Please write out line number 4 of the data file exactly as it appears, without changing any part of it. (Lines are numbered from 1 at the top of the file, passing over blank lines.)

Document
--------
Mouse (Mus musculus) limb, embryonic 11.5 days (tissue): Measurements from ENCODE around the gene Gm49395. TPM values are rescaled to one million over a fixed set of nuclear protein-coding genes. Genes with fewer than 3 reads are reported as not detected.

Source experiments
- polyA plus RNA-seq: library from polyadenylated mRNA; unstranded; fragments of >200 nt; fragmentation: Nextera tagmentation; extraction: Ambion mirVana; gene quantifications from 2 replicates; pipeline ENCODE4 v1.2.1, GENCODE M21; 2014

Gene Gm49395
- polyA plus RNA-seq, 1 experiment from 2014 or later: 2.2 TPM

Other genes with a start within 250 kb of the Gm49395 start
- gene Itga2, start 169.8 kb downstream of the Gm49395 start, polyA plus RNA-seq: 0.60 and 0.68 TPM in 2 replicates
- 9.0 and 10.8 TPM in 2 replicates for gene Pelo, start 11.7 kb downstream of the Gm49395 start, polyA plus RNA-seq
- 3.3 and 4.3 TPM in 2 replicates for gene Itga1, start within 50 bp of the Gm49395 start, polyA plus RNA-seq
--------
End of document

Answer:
Gene Gm49395